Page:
By grounding Bolivian President’s plane Europe has united South America against the US – and opened new prospects for asylum seeking Snowden, believes the international affairs analyst Pepe Escobar.
RT: Much of the blame over this diverted plane
controversy now lies with the EU, so presumably Washington must
be pretty happy about that?
Pepe Escobar: Exactly. Like the Bolivian Vice President Alvaro Garcia Linera remarkably put it, it was an “imperial kidnapping,” but the puppets were the most important part of the equation in that. Don’t forget that until 24 hours before what happened to Evo Morales, they were outraged and furious that they were being spied upon in a base in Frankfurt and out of a NATO headquarters in Mons outside of Belgium. Twenty fours later they did what they did against Evo Morales, leader of a small South American nation, a peach of a person with immense grace.
RT: Why that sudden change in sentiment?
PE: Look, we have to compare… Everybody knows now about the famous Joe Biden phone call probably impersonating Joe Pesci in “Goodfellas” to Rafael Correa, President of Ecuador. You saw how Rafael Correa changed his tune radically after that. Now it is different, because the whole thing backfired. What the America’s tried to do with Evo Morales’ plane, what the puppets did – France, Portugal, Spain and Italy especially – the Austrians are more or less in the middle, there’re conflicting version, the Austrians say that Evo Morales authorized the search of the plane in the Bolivians say this never happened.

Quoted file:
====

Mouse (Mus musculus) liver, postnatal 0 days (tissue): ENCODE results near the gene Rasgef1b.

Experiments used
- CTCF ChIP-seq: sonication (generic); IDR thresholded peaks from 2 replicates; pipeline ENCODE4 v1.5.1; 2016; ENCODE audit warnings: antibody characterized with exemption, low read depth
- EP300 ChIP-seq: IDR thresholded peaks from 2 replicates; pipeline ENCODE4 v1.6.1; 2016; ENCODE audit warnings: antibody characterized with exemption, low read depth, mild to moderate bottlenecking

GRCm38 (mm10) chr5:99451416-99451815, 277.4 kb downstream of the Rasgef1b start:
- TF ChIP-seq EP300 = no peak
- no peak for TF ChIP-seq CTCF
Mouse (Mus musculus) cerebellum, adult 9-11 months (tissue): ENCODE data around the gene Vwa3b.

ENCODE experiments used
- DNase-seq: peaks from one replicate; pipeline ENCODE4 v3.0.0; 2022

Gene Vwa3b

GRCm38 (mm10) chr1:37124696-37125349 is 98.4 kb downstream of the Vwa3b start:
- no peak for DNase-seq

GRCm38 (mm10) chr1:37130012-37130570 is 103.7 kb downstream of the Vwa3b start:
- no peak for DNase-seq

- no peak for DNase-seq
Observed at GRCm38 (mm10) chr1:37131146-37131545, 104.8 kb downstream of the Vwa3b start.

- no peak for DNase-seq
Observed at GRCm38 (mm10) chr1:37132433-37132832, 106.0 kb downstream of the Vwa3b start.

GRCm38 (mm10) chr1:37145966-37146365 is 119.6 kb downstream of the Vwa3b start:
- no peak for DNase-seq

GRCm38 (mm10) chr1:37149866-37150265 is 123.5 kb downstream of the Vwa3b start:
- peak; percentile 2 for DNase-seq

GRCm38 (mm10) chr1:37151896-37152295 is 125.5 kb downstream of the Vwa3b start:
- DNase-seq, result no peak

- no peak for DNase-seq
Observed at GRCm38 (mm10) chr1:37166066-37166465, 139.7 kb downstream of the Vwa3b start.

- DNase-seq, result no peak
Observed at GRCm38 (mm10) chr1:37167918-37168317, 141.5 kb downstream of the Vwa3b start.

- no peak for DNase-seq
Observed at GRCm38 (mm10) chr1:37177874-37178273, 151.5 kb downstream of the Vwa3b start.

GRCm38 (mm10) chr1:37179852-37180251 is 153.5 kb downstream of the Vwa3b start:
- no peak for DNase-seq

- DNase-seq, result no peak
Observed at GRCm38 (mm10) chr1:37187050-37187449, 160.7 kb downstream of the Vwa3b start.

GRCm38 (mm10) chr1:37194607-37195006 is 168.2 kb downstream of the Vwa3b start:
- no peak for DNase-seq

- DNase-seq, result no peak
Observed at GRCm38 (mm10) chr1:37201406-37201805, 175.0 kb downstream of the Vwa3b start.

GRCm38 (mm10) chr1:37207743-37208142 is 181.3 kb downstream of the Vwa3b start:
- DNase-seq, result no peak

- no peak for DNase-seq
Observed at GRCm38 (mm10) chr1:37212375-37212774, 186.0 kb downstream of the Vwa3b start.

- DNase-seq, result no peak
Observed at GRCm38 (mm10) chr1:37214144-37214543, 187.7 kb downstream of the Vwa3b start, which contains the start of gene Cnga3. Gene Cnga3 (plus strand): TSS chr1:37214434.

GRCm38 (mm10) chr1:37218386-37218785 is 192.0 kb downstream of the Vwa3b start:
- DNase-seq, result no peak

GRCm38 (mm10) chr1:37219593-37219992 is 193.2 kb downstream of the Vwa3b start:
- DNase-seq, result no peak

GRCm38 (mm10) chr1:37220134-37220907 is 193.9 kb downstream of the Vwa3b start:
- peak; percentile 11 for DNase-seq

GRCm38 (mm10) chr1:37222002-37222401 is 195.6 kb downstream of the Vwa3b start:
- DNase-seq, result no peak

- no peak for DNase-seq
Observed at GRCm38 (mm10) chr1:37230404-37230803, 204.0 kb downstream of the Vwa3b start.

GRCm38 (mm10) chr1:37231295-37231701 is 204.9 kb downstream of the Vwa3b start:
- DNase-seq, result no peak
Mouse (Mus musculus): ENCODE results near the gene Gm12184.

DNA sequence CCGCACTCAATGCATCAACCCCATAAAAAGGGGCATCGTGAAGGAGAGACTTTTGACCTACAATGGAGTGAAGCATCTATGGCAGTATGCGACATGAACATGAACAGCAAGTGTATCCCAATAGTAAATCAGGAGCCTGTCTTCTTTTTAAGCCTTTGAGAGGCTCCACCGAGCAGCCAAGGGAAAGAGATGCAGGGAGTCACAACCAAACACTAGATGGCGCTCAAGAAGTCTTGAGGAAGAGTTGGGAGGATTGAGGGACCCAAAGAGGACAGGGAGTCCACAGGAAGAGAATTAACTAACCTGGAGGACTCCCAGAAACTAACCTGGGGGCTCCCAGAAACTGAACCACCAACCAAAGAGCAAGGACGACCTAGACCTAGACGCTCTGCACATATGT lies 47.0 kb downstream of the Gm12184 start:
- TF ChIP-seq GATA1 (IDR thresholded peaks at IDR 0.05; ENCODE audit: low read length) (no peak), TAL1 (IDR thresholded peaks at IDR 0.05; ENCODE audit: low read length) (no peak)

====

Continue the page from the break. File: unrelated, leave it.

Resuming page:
Now, they have united South America against the US and this ridiculous, pathetic role of the European puppet. So this opens for Snowden a possible alternative asylum way in South America. It could be Venezuela, just like President Maduro told RT. It could be Bolivia, just like President Morales told RT as well, or it could be a consultation among the countries in UNASUR – let’s try to find a collective solution to solve the Snowden case.
RT: Well if they were that angry, surely one of those
countries would offer pretty swift and safe passage for Snowden,
so in some ways isn’t it just an overreaction to these Latin
American countries, just an excuse to have a go at the US?
PE: No. No. No. It is not an overreaction. Look, people in South America know one of two things about the former colonial power – Spain. They know how arrogant the French can be and I heard this from diplomats from all sides dealing with Europeans. It’s usually the mission civilisatrice, the civilizing mission of the French all the time, and they always know better. So people are extremely sensitive, and if you do this against Bolivia, come on, it is a small South American nation. It is a slight against the first indigenous president in history of South America. These things they take very, very seriously.
RT: And if it is that serious and they are talking about taking it to the UN, will that achieve anything? Will they get any result?
PE: They’ve already launched the complaint – but look at the UN Secretary General that we have at the moment. Ban Ki Moon in Iceland two days ago said that Edward Snowden was wrong at what he did! This guy, he does not even know the charter of the United Nations, so you cannot trust even the UN. So I would suggest UNASUR, union of South American countries, get to act together and solve the Snowden case for the benefit of the whole world.
The statements, views and opinions expressed in this column are solely those of the author and do not necessarily represent those of RT.